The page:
By and large, buffered IO in a filesystem is flushed out by the vm,
due to either age or memory pressure.  The filesystem then responds
to these requests by the VM, writing data as requested.

You can read all about it in
Documentation/sysctl/vm.txt but see dirty_expire_centisecs and
dirty_writeback_centisecs - flushers wake up every 30s and push on
data more than 5s old, by default.

ext3 is somewhat unique in data=ordered metadata logging driving
data flushing, IMHO.

> One thing is puzzling me. Everyone is telling me that I must ensure
> that fsync/fdatasync is used, even in environments where the concept
> doesn't exist. So I've gone to find good examples of how it it used.
> Since RHEL6 has been shipping with ext4 as the default for over 2.5
> years, I figured it would be a great place to find examples. However,
> I've been unable to find examples of fsync or fdatasync being used,
> when using "strace -o file.out -f" on various system programs which
> one would very much expect to use it.

Whether or not an application *uses* fsync is orthogonal to whether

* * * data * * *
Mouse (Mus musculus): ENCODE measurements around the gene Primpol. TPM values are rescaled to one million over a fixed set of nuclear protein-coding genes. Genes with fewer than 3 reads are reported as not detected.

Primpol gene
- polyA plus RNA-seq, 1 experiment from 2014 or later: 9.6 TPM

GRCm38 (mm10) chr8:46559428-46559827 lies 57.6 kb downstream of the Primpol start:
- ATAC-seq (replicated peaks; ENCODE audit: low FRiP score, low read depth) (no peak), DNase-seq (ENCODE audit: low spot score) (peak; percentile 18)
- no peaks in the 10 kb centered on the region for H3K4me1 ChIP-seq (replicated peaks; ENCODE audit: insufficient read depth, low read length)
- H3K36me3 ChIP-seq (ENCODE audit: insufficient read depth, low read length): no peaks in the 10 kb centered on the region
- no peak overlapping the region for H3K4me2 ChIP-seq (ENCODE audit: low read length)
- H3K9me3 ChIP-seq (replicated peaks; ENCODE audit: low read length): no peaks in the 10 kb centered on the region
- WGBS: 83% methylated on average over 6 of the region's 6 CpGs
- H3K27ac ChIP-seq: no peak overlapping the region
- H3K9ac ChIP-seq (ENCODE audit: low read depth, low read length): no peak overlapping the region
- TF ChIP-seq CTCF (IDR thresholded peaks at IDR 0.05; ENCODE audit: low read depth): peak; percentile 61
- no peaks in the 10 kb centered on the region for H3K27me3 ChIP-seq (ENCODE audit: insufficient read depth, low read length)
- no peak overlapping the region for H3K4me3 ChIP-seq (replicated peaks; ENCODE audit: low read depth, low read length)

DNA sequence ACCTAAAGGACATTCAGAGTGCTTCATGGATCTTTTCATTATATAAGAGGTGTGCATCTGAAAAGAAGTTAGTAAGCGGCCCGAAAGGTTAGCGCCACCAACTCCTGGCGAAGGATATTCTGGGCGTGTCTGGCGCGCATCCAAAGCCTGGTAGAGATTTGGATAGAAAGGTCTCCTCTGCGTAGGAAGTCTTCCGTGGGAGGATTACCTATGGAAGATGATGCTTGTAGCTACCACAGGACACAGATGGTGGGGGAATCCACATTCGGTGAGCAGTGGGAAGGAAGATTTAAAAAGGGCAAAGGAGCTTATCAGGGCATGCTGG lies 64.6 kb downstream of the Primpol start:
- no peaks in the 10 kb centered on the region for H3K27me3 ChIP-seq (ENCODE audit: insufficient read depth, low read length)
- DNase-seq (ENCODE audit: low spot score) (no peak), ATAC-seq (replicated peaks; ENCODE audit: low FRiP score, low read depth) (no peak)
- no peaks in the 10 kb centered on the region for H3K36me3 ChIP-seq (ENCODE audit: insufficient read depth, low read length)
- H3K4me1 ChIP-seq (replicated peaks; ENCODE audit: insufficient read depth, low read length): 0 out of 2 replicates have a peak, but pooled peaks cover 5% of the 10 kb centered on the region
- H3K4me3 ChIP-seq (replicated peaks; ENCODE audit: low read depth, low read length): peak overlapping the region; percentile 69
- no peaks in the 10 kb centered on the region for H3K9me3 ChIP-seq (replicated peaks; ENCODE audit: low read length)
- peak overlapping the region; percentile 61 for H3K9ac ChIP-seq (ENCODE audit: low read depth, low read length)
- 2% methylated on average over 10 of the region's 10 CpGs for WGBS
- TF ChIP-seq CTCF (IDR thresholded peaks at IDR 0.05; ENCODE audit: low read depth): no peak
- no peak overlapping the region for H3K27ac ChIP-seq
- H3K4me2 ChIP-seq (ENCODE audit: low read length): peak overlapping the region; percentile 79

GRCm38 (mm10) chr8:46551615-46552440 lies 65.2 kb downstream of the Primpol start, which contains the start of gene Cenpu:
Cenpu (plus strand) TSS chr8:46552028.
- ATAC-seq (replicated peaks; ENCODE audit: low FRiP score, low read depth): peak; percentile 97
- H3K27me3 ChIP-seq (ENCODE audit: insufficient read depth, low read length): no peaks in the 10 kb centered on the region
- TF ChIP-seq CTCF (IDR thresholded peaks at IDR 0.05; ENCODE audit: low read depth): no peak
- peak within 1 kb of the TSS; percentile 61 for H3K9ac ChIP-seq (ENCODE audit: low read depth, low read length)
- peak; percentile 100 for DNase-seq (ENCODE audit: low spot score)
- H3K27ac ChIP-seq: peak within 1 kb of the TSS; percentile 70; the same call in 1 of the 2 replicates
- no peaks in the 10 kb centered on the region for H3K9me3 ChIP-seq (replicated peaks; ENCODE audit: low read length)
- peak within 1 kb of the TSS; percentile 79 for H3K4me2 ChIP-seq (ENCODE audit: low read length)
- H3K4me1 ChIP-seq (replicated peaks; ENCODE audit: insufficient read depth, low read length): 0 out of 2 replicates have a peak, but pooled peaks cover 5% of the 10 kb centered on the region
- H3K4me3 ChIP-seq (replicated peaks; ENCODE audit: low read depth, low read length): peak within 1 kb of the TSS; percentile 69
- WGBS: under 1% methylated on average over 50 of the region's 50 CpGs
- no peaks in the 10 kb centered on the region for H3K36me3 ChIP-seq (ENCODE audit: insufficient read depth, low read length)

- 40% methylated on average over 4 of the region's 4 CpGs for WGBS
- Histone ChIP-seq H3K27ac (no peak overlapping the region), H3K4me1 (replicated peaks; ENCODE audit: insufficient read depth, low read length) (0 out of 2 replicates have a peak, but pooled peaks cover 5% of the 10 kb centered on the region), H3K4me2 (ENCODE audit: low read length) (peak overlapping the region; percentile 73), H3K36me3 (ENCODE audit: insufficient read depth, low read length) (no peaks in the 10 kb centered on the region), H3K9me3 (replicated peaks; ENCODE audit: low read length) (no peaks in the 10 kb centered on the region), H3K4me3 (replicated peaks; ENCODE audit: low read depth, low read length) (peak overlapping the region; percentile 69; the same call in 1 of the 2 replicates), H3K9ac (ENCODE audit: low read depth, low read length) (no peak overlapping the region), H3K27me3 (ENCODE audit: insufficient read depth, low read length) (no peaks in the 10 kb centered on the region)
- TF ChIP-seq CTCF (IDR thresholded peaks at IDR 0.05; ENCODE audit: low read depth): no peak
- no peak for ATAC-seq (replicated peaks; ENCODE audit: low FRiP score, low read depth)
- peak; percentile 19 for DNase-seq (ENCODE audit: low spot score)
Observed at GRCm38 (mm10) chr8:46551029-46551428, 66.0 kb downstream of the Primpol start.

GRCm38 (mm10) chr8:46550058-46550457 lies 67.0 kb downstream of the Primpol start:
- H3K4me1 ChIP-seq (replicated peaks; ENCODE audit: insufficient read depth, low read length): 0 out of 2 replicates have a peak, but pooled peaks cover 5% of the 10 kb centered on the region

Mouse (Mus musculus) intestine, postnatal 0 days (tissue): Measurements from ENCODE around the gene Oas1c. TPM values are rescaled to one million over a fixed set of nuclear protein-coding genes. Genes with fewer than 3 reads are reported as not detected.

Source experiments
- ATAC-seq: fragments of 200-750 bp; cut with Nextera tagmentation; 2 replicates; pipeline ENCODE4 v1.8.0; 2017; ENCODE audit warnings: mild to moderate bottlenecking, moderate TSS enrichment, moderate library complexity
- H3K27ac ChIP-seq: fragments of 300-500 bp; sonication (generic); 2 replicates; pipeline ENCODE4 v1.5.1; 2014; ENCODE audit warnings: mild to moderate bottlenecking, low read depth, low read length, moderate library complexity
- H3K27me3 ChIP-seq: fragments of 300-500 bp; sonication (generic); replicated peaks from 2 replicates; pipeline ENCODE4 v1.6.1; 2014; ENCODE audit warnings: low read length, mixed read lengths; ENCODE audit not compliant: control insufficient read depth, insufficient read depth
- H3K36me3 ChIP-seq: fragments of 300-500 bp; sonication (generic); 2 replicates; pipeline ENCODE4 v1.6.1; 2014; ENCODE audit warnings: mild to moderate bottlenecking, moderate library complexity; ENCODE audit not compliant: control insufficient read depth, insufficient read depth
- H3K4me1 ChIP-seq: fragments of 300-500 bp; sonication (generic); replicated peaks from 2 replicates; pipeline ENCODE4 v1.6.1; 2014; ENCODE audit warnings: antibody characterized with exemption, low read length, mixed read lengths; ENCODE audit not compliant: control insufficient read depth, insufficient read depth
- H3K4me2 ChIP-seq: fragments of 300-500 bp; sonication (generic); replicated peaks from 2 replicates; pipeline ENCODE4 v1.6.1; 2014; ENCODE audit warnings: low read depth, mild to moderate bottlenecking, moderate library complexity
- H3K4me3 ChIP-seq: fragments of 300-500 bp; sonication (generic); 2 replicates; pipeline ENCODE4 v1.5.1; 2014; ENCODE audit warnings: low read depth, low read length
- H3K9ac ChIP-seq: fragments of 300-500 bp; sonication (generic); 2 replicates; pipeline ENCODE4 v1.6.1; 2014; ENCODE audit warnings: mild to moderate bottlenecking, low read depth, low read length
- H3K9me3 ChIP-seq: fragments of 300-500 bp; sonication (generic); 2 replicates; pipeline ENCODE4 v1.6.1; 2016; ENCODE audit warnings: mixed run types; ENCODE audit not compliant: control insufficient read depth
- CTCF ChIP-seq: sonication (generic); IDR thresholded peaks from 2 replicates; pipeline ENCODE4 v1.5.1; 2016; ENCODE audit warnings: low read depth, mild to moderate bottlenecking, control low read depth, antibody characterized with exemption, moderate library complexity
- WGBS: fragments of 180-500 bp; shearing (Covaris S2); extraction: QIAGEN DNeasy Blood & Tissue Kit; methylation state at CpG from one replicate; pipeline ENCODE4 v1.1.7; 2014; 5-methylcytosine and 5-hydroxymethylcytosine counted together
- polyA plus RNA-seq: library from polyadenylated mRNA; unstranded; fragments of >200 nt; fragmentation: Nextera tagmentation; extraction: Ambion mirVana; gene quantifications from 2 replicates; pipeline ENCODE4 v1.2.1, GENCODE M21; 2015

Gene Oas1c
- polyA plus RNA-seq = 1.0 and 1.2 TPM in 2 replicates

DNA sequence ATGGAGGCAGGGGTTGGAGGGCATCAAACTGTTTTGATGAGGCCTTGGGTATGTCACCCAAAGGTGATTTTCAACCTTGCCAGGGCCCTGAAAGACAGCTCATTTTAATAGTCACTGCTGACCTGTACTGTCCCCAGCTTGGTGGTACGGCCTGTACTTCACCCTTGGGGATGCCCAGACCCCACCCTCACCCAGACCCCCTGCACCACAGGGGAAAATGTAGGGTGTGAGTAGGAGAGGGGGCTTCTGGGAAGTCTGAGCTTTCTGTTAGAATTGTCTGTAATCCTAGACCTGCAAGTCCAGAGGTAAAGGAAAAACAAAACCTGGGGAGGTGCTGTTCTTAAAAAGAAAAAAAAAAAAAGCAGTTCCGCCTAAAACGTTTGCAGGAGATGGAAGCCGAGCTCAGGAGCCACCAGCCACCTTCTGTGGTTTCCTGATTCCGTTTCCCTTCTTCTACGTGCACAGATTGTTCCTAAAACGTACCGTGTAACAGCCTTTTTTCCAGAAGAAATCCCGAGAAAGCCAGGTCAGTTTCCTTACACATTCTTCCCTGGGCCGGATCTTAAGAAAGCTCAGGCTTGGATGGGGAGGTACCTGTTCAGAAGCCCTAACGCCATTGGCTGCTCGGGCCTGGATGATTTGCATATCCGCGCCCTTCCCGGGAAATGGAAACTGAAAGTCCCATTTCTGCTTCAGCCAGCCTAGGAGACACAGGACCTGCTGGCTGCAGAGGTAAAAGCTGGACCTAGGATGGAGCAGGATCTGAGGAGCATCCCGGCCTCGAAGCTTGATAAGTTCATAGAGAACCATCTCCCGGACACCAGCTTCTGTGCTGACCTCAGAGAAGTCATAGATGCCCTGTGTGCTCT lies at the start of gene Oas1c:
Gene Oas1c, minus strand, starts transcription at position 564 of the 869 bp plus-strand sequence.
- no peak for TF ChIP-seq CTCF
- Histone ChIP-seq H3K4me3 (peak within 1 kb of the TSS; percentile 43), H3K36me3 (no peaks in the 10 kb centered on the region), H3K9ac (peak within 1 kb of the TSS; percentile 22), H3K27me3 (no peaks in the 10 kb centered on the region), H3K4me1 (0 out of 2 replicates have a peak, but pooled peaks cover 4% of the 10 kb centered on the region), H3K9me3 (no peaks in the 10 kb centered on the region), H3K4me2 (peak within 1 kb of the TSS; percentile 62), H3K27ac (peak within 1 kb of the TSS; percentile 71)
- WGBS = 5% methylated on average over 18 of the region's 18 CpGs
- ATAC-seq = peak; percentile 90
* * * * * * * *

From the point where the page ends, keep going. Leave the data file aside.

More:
or not it's *needed* to ensure persistence.  Obviously you don't need
to fsync every IO as soon as its issued.  And there are buggy
applications, yes.  It's up to the app to decide what needs to be
persistent and when.  See the "When Should You Fsync?" section
in the URL below.

> We talked about some Python
> config utilities the other day. But now I've moved on to C and C++
> code. e.g. "cupsd" copy/truncate/writes the config file
> "/etc/cups/printers.conf" quite frequently, all day long. But there is
> no sign whatsoever of any fsync or fdatasync when I grep the strace
> output file for those strings case insensitively. (And indeed, a
> complex printers.conf file turned up zero-length on one of my RHEL6.4
> boxes last week.)

I'd file a bug against cups, then.

> So I figured that when rpm installs a new vmlinuz, builds a new
> initramfs and puts it into place, and modifies grub.conf, that surely
> proper sync'ing must be done in this particularly critical case. But
> while I do see rpm fsync/fsync'ing its own database files, it never
> seems to fsync/fdatasync the critical system files it just installed
> and/or modified. Surely, after over 2 - 1/2 years of Red Hat shipping
> RHEL6 to customers, I must be mistaken in some way. Could you point me